With the rise of the Internet and all of the content that comes with that, it can be difficult to justify the time, effort, planning, and expense it takes to travel to a conference. If you can video chat with prospective clients, look up industry information online, and log into a webinar to learn the newest trends in your niche, why bother heading to SXSW to expand your user base?
It’s certainly true that there are some aspects of conferences that are growing obsolete. However, from providing unique learning experiences to facilitating your next connection, they can be helpful for many startup founders. Although it isn’t exactly likely that you will get some big break, you can be creative in how you use a conference to substantially increase the number of your users.
Sometimes, conferences aren’t a good fit.
It’s important to pay attention to the realities of attending a conference as a startup founder. It can be tempting to dream about running into a big investor or sparking some buzz that will gain you a huge following, but let’s be real; with so many startups competing for space, the chances of getting a big break are slim.
If you’re attending a conference in the hopes of gaining massive exposure among your potential user base in one swoop, you might be misguided; 60% of polled startup founders with similar goals didn’t reach them. Instead, there’s a lot to be said for keeping your expectations realistic and looking for more roundabout ways to gain a larger user base through conference attendance.
So what can you get out of them?
By paying attention to the “back of the house” issues that can help you gain a larger following more organically, you can use conferences to your advantage efficiently and effectively.
For instance, it’s rare to have access to so much industry knowledge in one, fun location. Experts and influencers are in huge supply, giving you access to the latest and the greatest in industry trends, strategies to improve your products or services, and ideas for new marketing pushes.
It’s likely you’ll retain more knowledge, too; learning absorption happens more easily in new places as the brain associates knowledge to the memory of the new place. This means better memory and understanding of the tidbits you pick up during the conference. And with the events and parties associated with any large conference, you’ll enjoy yourself doing it.
Obtaining this information is a great way to expand your user base in a more lasting fashion than just superficially gaining a large following that could fade over time. By having a meaningful understanding of what makes your industry tick, you’ll be able to tap into that knowledge, creating more effective marketing campaigns – and just better products. This will not only just get you more users, but help you keep them in the long term.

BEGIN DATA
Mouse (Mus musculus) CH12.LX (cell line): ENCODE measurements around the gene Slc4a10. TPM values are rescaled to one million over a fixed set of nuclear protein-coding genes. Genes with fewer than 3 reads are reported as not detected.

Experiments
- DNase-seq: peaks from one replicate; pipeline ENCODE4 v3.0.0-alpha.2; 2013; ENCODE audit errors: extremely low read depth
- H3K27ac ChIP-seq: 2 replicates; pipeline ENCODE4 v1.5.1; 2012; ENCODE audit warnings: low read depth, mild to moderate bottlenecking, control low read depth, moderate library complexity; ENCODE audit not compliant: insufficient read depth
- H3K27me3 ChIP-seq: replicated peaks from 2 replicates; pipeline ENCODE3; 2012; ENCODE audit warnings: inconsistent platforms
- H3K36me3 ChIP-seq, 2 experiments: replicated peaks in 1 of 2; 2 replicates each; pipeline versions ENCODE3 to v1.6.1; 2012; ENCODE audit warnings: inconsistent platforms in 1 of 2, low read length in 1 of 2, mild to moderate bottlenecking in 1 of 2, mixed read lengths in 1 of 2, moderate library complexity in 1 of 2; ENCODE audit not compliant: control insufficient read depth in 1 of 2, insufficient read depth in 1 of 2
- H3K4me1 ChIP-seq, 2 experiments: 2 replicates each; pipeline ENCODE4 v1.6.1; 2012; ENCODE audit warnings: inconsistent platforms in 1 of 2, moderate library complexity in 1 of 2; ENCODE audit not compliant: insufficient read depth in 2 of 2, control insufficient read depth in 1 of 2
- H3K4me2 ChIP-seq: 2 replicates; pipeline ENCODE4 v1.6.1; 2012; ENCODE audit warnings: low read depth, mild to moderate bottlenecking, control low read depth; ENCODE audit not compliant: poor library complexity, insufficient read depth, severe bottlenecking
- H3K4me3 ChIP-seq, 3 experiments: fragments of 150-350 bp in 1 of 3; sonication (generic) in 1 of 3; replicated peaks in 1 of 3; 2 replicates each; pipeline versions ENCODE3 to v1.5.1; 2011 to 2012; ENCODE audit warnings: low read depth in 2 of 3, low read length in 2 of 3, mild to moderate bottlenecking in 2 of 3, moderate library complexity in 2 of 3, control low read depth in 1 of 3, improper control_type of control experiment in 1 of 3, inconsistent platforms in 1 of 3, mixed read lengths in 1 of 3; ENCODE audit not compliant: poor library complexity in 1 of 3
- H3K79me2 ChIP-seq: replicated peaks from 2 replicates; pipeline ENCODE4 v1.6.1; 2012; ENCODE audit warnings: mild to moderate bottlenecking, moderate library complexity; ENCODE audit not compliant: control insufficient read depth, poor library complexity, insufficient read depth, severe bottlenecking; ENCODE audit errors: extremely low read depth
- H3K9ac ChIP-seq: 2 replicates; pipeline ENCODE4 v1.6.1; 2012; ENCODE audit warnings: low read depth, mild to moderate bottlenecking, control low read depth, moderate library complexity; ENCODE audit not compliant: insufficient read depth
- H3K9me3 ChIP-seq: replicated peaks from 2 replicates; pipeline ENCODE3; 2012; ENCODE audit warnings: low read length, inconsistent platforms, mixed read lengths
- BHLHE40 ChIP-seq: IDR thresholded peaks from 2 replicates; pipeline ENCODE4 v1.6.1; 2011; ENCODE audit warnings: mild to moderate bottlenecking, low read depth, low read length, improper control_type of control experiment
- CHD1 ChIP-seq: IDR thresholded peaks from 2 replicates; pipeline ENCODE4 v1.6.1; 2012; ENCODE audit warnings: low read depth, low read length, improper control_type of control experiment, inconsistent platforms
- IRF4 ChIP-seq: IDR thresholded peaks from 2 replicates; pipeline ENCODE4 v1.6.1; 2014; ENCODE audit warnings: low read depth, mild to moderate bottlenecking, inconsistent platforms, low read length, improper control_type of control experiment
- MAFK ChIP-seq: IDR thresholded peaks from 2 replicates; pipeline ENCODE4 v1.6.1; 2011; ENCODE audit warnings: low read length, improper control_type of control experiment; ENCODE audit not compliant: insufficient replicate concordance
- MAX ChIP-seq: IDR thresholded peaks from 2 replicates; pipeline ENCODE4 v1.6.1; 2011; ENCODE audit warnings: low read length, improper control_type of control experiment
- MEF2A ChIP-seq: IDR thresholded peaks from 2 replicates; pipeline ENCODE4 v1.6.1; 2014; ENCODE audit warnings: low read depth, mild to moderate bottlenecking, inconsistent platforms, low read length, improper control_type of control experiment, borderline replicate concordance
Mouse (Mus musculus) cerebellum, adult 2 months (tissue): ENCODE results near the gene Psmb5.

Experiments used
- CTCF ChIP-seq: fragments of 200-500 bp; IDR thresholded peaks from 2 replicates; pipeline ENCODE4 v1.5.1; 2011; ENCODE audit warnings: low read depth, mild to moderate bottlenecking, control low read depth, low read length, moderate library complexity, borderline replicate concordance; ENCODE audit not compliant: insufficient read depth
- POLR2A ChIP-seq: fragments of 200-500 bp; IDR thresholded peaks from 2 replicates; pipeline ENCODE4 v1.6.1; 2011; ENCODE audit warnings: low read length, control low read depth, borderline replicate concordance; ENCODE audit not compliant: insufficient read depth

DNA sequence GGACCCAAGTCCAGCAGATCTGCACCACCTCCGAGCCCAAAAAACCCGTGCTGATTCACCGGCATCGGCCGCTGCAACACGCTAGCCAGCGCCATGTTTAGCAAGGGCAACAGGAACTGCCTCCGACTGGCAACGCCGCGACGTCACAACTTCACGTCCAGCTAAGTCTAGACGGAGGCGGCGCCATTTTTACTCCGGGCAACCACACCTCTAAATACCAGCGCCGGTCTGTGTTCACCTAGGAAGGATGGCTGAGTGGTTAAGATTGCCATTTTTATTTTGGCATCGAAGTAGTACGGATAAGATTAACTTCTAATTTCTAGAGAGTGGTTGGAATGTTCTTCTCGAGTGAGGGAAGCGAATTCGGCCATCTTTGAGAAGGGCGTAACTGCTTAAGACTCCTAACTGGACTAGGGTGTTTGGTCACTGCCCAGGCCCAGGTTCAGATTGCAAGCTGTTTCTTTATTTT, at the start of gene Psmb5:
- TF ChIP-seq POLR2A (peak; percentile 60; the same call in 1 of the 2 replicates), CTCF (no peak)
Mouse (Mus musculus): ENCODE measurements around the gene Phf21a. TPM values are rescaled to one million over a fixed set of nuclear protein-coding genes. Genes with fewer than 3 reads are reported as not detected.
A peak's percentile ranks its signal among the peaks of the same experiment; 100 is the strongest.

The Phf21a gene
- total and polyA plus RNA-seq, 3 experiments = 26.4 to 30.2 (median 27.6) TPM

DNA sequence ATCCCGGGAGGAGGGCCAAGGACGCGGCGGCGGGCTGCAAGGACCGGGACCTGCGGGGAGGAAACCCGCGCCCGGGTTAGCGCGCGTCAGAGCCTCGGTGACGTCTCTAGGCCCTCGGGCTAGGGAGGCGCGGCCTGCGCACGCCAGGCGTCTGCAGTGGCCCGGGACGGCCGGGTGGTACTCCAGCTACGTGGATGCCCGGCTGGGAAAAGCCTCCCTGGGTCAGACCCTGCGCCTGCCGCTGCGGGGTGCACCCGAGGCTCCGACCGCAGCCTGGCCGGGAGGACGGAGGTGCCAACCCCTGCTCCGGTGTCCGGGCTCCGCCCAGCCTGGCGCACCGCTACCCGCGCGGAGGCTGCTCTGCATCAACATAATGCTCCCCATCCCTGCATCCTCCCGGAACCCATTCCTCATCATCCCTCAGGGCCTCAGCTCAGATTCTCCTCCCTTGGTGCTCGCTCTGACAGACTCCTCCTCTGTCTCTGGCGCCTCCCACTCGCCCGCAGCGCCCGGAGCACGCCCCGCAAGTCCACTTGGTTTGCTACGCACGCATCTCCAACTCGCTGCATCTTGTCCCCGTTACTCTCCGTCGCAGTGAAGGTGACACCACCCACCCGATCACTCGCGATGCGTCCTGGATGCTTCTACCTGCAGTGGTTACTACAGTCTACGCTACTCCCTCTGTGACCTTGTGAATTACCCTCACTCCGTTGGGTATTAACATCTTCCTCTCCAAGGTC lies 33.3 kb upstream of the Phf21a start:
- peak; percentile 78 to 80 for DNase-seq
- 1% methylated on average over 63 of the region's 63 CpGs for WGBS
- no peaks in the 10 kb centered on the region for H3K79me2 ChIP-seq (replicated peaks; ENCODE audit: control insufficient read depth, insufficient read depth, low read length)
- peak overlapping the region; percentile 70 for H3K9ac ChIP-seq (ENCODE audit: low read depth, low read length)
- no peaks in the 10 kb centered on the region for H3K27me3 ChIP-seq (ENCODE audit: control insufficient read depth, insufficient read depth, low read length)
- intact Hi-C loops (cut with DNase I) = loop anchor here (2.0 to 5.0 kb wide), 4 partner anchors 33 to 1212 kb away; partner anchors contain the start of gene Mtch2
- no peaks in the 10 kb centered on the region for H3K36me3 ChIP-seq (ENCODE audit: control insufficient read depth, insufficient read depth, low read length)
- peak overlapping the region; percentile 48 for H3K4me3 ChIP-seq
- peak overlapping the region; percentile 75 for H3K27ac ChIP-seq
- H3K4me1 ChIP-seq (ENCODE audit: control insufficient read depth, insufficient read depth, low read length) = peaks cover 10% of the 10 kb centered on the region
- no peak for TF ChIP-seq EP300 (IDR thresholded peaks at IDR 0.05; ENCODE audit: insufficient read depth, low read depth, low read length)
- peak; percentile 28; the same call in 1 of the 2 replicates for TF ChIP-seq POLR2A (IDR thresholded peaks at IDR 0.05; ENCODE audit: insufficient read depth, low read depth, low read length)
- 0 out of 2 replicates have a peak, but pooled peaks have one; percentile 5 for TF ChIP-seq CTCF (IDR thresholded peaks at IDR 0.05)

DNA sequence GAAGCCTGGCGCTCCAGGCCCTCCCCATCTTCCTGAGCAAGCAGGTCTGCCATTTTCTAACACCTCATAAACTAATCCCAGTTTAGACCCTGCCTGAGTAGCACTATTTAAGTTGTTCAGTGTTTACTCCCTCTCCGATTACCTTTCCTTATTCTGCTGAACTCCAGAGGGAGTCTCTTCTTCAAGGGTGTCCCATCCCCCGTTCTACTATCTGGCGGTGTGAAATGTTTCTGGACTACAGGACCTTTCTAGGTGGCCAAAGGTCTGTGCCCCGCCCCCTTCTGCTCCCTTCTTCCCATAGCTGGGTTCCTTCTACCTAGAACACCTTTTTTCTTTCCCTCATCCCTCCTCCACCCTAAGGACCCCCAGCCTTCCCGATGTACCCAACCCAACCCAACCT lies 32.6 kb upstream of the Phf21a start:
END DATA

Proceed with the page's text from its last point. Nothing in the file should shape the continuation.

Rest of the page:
Of course, networking is another huge benefit to attending a conference. The trick is, though, to not focus on just expanding your user base; it’s unlikely that you’ll be able to chat up enough people to make a significant increase on this front. However, you can gain new users by networking with the right people and in the right way.
Social media and other Internet platforms just can’t quite replace the value of networking face to face. Your conversations will have a more personal sense of depth, making more meaningful connections that can translate into more users. By targeting specific people to network with – social media influencers, industry leaders, and the like – you can ignite an interest in your business that could ignite into a much larger following than if you spread yourself thin trying to talk to hundreds of people over just a couple of days. If you have someone who’s almost as excited about your startup as you are, they’ll spread the word and do some of the networking for you.
As the landscape of startup culture changes, questioning the value of conferences is definitely relevant. However, the Internet hasn’t been able to completely replace them yet. If you’re willing to put in the time and effort marketing your startup at the next conference, it can pay off in surprising ways.
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